Shades of purple: Guide to understanding domestic abuse

Identifying types of domestic abuse

by Makayla Herron, Copy and Online Editor

Every year, over 10 million people experience some form of domestic abuse, which encompasses sexual, mental, verbal, financial and physical. These relationships can be married or unmarried, homosexual or heterosexual, and old or young. For the younger group, which embodies high school students, it can be especially scary because we’re new to relationships and are still learning how to appropriately behave in them. In terms of domestic abuse, one thing students should consider is that it’s not exclusive to physical pain. The mistake made here is the inability to draw a distinction between domestic abuse and domestic violence

Domestic violence, of course, is equally appalling as any other form of abuse, but it’s important to recognize all of the types, what they mean, and how you can handle situations differently depending on the type. 

1. Sexual

Sexual abuse involves a nonconsentual sexual act and ranges from non-physical harassment to assault. This abuse includes, but is not limited to, extortion of a sexual nature, repeatedly pursuing someone in a sexual manner when they previously claimed they were uninterested, inappropriate remarks, unsolicited use of indecent photographs, or any form of rape and incest. Sexual abuse can occur both on and off-campus, but there are multiple paths victims can take to protect themselves. On-campus, students can report incidents of misconduct whereas off-campus students should go directly to the police. Either way, there are many laws that victims can refer to for legal support.


The line between what emotional abuse is and isn’t can often be blurred. For example, arguments and speaking bluntly are not abusive. However, there’s a lot that is. When a partner intentionally punishes, isolates or belittles you in order to manipulate how you feel, then emotional abuse has taken root in that relationship. It can be subtle, too, and occur with a single look or a refusal to recognize the role you play in the relationship. 

The effects emotional abuse leaves behind are long-standing, but not permanent. Sometimes all it takes is time and therapy to heal the emotional scars left behind by your abuser.

3. Verbal

Similar to emotional abuse, it can be difficult to deduct what is actually considered verbal abuse, partially because a lot of it is up to your interpretation. However, there are several signs to take note of as you begin dating someone and it’s best to watch out for them early on in the relationship. However, if the signs aren’t initially apparent, there are still several resources available for victims to remediate the effects of their abuse, such as support groups.

Although we have a tendency to blame the victim, it’s important to recognize that, as in all the other forms of abuse, the responsibility belongs to the abuser. The abuser has the choice not to say insulting or humiliating things, throw out baseless accusations, attempt to guilt you in multiple ways, or frequently yell or shout at you. Furthermore, the victim has the right and opportunity to feel upset or hurt, and should never be cast off by others as dramatic because it will only feed the victim’s perception that they are at fault.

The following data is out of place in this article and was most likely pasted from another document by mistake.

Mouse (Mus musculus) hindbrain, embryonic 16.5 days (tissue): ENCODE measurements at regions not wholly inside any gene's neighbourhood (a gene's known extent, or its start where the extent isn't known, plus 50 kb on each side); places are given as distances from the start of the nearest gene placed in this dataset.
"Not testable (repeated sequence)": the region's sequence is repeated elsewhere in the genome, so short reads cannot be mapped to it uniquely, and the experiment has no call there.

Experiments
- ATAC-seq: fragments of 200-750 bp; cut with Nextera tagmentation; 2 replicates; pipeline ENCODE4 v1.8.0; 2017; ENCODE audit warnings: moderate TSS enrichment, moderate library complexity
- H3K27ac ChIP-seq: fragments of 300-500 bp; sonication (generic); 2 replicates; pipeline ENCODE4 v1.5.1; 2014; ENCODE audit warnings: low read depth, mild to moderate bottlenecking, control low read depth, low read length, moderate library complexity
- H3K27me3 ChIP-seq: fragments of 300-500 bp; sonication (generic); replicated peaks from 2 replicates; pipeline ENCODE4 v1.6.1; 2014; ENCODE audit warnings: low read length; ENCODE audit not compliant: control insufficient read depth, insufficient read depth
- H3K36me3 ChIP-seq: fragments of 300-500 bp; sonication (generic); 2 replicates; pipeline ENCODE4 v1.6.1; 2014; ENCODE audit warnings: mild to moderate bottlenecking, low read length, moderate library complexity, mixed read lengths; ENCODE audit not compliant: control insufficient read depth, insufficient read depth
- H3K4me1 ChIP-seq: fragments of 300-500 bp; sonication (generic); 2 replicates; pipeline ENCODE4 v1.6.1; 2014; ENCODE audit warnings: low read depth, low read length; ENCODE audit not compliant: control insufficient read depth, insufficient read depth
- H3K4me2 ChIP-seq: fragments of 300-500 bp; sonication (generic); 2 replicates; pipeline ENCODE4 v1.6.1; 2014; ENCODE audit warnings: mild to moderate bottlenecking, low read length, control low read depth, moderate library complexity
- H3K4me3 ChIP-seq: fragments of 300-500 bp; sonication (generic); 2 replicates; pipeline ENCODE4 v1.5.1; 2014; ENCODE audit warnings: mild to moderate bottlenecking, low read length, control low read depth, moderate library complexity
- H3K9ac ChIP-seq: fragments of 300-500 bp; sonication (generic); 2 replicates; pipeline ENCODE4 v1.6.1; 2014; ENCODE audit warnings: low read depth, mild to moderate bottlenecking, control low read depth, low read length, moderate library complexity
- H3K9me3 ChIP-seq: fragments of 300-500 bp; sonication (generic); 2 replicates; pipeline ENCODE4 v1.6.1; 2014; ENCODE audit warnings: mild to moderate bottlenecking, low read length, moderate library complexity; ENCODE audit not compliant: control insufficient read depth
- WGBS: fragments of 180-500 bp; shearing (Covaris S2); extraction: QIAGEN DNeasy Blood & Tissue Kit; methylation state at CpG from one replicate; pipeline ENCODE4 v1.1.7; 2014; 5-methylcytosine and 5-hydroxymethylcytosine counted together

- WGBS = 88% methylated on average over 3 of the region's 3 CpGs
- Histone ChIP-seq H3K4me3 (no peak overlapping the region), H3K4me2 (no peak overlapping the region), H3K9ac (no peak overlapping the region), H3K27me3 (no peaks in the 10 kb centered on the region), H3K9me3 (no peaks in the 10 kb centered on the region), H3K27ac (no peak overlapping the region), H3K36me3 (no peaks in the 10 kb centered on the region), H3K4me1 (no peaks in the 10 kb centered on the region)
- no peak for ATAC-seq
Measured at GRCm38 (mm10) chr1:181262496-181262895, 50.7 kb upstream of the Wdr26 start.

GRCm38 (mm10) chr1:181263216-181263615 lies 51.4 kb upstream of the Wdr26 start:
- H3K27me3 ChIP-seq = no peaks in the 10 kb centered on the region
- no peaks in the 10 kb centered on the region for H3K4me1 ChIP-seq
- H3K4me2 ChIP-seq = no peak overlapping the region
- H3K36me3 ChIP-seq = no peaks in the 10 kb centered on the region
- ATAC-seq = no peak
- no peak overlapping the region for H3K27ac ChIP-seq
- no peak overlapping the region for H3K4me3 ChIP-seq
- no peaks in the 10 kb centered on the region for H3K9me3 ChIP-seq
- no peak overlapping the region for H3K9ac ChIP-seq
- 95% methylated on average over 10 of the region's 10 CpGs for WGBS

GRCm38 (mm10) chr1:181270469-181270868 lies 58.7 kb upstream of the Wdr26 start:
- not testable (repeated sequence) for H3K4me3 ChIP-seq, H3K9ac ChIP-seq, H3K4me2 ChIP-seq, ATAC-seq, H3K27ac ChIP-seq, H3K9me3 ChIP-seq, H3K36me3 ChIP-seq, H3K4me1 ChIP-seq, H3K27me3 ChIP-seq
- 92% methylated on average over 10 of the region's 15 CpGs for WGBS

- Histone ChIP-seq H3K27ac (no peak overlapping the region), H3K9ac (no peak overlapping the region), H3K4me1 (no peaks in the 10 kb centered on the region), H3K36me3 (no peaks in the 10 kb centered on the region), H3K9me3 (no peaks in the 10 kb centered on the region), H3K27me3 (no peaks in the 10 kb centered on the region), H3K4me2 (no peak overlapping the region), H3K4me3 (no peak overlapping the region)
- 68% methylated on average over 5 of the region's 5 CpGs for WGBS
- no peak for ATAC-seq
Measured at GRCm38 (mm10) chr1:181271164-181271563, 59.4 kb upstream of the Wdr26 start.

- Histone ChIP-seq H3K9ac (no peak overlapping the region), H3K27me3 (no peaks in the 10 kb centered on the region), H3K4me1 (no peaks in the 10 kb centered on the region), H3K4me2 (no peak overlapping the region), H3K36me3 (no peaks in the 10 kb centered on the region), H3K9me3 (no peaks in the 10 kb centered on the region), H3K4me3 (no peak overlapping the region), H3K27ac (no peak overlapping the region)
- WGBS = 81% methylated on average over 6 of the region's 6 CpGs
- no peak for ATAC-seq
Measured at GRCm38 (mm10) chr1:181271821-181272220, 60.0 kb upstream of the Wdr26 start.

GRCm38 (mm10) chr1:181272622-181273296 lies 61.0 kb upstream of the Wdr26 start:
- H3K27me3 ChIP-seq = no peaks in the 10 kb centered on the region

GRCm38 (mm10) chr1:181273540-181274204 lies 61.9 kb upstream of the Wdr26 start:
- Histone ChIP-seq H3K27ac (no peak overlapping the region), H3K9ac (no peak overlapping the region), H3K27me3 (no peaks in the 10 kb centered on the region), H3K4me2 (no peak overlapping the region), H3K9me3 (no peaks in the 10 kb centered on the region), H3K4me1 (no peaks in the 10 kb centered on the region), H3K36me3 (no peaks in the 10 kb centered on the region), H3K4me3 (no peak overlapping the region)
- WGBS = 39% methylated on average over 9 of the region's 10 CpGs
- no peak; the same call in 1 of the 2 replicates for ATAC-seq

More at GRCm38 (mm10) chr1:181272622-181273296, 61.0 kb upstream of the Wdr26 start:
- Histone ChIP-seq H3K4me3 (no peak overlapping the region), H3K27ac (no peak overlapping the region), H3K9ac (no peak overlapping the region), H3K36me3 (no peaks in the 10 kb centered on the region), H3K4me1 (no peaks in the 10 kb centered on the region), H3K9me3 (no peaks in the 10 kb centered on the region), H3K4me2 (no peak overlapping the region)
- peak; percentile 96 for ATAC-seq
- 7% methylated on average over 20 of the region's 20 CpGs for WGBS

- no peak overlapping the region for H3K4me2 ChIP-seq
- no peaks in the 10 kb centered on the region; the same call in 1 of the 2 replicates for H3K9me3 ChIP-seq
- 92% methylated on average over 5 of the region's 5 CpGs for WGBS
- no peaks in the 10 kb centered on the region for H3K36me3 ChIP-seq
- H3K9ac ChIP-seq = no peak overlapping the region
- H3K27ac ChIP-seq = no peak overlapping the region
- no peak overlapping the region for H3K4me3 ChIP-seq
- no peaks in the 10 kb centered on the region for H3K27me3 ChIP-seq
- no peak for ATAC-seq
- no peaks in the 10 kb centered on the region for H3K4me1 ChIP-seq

4. Financial

This type of abuse comes in a variety of forms, yet is often chalked up as “financial problems” between partners. Financial abuse can involve assuming control over another’s economic dealings, such as determining what they can or cannot spend, limiting their ability to have an income, intentionally blinding them from the couple’s finances, or ruining their partner’s credit by taking advantage of their marital status, thus forcing them into debt. While these are all hypothetical examples, they can provide a warning for individuals preparing to become financially independent — to, in fact, stay financially independent and refrain from combining their finances with a controlling individual.

5. Physical

Physical abuse takes the threats from verbal and financial abuse as well as the suggestive remarks from sexual abuse and acts on them violently. This type includes hitting, pushing, strangling or restraining and accounts for 21% of all violent crime, according to a report in 2014 by the U.S. Department of Justice

A Centers for Disease Control and Prevention (CDC) 2019 report shows that nearly one in 11 female teens and about one in 15 male teens have experienced physical dating violence in the last year. A separate study published in 2018 by the U.S. Department of Justice, which pertains to criminal victimization, shows that only 47.2% of domestic violence cases are reported. While victims have several reasons for not wanting to report their situation, informing law enforcement brings justice upon the perpetrator. Yet for students that are nervous about contacting the police or unsure of what to do, the National Domestic Violence Hotline is an available and helpful resource. 

Sometimes there’s no way to foresee that domestic abuse will plague your relationship, but the best thing you can do once you’ve identified the presence of abuse is to seek help, regardless of how intimidating it may be.